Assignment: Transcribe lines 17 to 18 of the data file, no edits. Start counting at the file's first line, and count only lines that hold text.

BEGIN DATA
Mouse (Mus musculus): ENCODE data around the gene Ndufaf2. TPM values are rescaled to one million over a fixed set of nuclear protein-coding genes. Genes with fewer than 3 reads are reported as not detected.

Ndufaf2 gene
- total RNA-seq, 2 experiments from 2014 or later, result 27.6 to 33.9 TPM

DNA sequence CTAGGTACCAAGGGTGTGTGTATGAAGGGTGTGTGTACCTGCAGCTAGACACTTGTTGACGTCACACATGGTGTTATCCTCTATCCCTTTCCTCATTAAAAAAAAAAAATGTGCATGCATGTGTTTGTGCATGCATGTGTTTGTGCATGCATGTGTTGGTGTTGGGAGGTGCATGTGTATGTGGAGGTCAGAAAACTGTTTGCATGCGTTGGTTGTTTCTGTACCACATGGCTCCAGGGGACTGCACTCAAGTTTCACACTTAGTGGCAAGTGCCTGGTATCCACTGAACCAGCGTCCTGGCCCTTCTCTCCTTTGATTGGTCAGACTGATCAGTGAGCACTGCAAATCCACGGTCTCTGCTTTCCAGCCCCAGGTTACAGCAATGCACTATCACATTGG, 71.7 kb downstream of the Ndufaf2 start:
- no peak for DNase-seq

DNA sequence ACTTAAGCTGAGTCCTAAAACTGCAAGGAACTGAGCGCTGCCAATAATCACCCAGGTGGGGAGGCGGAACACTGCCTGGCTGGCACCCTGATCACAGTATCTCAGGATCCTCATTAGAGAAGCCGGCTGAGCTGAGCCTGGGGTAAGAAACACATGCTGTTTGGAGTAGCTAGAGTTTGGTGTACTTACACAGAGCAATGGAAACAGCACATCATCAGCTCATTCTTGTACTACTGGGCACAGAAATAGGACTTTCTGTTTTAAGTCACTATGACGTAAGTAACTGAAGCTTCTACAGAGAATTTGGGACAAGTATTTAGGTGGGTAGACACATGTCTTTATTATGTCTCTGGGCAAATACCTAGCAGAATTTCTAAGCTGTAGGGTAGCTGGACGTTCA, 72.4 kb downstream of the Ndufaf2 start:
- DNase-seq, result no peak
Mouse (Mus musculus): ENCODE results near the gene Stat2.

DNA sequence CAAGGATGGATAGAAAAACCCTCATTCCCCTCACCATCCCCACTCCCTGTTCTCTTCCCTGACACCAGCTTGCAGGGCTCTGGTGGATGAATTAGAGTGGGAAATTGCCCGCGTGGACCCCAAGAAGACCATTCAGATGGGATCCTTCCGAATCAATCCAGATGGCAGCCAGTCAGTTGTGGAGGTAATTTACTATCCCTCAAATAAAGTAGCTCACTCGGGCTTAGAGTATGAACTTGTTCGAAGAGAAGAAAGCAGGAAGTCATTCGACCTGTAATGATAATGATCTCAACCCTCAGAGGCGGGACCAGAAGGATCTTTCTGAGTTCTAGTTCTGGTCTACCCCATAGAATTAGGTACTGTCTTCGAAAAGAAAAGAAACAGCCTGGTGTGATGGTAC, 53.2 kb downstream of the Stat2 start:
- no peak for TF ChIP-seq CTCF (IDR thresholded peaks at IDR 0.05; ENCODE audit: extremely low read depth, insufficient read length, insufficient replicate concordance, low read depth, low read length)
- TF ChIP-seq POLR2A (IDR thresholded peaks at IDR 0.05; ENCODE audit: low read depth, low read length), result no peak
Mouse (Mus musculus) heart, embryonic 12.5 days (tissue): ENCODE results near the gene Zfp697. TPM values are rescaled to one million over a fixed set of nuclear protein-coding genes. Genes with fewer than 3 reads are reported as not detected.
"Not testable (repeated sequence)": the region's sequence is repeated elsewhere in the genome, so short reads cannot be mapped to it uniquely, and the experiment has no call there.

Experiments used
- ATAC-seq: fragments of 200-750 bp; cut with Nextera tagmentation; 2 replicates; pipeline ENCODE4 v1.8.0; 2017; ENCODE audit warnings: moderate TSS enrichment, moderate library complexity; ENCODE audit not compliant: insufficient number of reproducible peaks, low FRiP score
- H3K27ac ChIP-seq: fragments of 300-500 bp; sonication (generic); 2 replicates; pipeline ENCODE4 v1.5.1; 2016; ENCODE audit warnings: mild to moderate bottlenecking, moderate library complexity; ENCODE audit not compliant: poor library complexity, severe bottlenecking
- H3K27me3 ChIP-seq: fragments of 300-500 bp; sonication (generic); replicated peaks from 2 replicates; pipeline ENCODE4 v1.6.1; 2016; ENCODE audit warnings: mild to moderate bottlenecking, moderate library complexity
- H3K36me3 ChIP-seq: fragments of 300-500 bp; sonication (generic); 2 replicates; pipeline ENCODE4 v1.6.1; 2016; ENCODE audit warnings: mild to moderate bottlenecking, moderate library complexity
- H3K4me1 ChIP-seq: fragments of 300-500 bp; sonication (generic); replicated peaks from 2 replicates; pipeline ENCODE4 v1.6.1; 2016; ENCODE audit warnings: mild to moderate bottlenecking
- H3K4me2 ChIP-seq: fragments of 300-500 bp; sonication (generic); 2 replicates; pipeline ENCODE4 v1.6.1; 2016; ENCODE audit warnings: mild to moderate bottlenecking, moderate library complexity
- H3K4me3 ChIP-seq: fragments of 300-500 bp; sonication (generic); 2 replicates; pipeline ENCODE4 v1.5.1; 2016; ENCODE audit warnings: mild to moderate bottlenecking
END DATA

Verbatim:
- H3K27me3 ChIP-seq: fragments of 300-500 bp; sonication (generic); replicated peaks from 2 replicates; pipeline ENCODE4 v1.6.1; 2016; ENCODE audit warnings: mild to moderate bottlenecking, moderate library complexity
- H3K36me3 ChIP-seq: fragments of 300-500 bp; sonication (generic); 2 replicates; pipeline ENCODE4 v1.6.1; 2016; ENCODE audit warnings: mild to moderate bottlenecking, moderate library complexity